Or maybe this is something that varies a lot among fields?

      • While I’m surprised that someone would suggest reviewers with no scientific track record, I think it is a good idea to suggest at least a few good* early career researchers (with potentially only a few publications) because they are more likely to accept [at least this is the general perception around my office]. Do you factor in the probability that the reviewer will decline to review in your listing of preferred reviewers? Do you think at all about career stage? I force myself to name at least one or two ECRs despite having mostly more established scientists at the top of my head when submitting a paper.

        *good can be assessed from seeing a talk at a conference, or having read their papers.

      • “Do you factor in the probability that the reviewer will decline to review in your listing of preferred reviewers? Do you think at all about career stage? ”

        I don’t think much about career stage. I do think a bit about the probability that someone will accept the invitation to review. So I’ve stopped suggesting really famous senior people, maybe unless it’s a Nature or Science paper (because I suspect even famous senior people will often make time to review for Nature or Science). And there are a few people I know of who aren’t senior but who who always decline to review, so I never suggest them.

        Lately I have started trying to mix in suggestions of good ECRs because they’re more likely to say yes (not because I’m trying to help ECRs become better known with editors or anything like that). But that’s harder unless I know them or know their supervisor. It’s not always easy to say whether a total stranger with only a few publications is part of the primary audience for your paper or not.

      • We were recently discussing in my lab whether to suggest Big Name Senior Person or one of that person’s postdocs as a preferred reviewer. It seemed like BNSP would almost surely turn it down (based on presumably getting a gajillion review requests), but, when doing so, might suggest one of his postdocs. So, one option was to just cut to the chase and suggest a postdoc from that person’s lab who seemed appropriate.

        Speaking of postdocs: when looking for people to review papers I’m handling as an AE, I often go to the webpage of a well known person in that area and look at the list of current postdocs (or recent grad students). In my experience, postdocs generally do a very good job as reviewers.

        It never occurred to me to suggest why I’m suggesting someone as a reviewer, but I should start doing that. I like that idea. One thing I do sometimes is include a list of people who would otherwise be qualified and obvious reviewers, but with whom I am in conflict due to collaborations. My hope is that this speeds up the process, avoiding the time it takes for them to ask that person and that person to turn it down.

      • “Speaking of postdocs: when looking for people to review papers I’m handling as an AE, I often go to the webpage of a well known person in that area and look at the list of current postdocs (or recent grad students). In my experience, postdocs generally do a very good job as reviewers.”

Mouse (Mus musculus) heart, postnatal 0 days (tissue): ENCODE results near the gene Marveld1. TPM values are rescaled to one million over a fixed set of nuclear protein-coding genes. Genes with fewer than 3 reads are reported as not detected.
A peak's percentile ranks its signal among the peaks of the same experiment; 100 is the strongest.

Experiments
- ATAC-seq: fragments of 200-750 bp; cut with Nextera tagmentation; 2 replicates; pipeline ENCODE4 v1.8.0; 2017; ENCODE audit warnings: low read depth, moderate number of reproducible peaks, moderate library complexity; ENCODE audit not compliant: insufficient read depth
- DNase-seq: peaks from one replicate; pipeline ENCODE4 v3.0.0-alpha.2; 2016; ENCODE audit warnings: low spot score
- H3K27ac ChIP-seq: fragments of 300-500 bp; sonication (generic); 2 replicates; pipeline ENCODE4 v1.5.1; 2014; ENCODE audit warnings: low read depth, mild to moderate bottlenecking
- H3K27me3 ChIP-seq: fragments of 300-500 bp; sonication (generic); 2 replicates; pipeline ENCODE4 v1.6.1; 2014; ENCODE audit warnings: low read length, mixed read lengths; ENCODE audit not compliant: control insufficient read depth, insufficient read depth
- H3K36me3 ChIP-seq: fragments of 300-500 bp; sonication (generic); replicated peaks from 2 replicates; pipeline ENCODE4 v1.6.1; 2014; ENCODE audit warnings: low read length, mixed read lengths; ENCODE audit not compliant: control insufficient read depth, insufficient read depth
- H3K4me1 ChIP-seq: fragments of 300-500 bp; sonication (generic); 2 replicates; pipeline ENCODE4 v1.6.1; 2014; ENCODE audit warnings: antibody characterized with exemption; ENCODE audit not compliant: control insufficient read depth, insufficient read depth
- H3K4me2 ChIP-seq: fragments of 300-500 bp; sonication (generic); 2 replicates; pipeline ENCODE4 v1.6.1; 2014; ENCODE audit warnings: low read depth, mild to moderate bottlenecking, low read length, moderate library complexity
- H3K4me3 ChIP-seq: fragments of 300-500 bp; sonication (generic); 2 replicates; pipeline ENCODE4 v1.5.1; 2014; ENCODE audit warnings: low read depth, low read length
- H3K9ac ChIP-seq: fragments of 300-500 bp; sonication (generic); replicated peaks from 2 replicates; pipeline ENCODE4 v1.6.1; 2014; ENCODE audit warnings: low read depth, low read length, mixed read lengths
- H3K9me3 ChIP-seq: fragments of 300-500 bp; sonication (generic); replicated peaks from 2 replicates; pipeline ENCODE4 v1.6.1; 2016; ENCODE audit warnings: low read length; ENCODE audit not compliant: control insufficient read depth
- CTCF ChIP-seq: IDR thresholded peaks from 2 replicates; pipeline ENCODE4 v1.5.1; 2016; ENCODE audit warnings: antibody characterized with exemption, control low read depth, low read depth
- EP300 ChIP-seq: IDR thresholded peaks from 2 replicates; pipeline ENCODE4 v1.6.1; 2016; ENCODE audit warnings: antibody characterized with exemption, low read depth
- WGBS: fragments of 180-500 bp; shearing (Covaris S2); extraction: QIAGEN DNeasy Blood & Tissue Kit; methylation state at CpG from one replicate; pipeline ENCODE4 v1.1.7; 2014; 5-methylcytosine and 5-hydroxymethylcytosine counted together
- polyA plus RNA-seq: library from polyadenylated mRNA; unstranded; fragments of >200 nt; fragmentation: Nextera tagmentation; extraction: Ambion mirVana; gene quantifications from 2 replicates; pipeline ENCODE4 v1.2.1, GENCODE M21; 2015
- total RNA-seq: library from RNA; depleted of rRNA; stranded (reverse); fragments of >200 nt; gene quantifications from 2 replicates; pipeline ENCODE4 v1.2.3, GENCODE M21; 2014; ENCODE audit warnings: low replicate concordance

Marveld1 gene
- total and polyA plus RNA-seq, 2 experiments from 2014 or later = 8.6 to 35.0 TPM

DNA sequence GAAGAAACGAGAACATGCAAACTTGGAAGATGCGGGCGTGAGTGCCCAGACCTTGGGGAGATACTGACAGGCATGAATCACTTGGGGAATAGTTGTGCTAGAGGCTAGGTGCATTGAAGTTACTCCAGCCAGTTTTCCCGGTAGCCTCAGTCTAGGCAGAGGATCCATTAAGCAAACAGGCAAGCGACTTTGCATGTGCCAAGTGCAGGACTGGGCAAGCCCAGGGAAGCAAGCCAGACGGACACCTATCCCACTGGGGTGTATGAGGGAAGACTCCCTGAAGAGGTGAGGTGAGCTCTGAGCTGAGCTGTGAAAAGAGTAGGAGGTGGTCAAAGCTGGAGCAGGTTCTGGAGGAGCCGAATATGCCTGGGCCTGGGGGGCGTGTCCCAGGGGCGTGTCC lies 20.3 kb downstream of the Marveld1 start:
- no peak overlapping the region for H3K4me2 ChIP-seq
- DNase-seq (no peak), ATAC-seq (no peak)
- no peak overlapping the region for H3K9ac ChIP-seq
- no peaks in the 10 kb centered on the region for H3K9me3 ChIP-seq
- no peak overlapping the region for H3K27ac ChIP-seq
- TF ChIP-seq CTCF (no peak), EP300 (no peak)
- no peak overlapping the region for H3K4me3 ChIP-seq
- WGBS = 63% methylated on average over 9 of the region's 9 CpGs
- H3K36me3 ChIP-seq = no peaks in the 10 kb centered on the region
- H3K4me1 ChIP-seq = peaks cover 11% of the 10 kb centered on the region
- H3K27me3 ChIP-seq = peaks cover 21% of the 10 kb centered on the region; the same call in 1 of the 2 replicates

Yeah, I used to do that. It’s also good for looking for coauthors and collaborators of the well known person you were thinking of.

        “It never occurred to me to suggest why I’m suggesting someone as a reviewer, but I should start doing that.”

        It never fails to surprise me who finds our advice useful. 🙂

      • 🙂

        I’d been told to suggest a reason for excluding reviewers, but not for the ones I was suggesting!

      • My reasons for suggesting reviewers are usually pretty brief. Something like “Jane Doe is a leading expert on topic X” or “John Doe recently reviewed the literature on topic Y”. Basically, just say enough to show that you’re not trying to game the system! (Though in light of Brian’s comments, I bet there’s somebody out there who’s bold/silly enough to lie and say that their best friend is a leading expert on the topic of the ms…)

  2. Another alternative hypothesis: Could it be that authors who list “non-preferred reviewers” tend to be older, well known scientists who have had the time and exposure to develop “academic adversaries,” (or knowledge about who tends to give unfair reviews) and that such established academics may tend, on average, to write better (or more well received papers by reviewers) in general? The result that papers with listed non-preferred reviewers are more likely to be invited for revision might be due to many factors.

    • Could be, though I think it’s actually fairly rare for people to develop academic adversaries. But in general I agree that, as with the listing of preferred reviewers, listing of non-preferred reviewers could be confounded with lots of of author attributes.

    • As a grad student I listed several non-preferred reviewers on all my manuscripts. One was someone who trashed everything they reviewed by my advisor, for no good reason, starting when my advisor was a grad student. The others were people in the same small research area who had shown themselves to be poor reviewers (and who other people I know also list as non-preferred). In my case, we learned they were unfair reviewers with my manuscripts rather than with my (mid-career) advisor’s earlier work.

      Maybe our research area was small enough to learn about the poor reviewers before one becomes senior.

      I didn’t realize it is useful to list preferred reviewers in the cover letter, though, so will do that from now on.

  3. Here’s a thought: since the average author-preferred reviewer score at Functional Ecology exceeds the average score of other reviewers by a pretty consistent amount (about 0.3 on the FE scale), maybe FE should automatically subtract 0.3 from the score of every review by an author-preferred reviewer?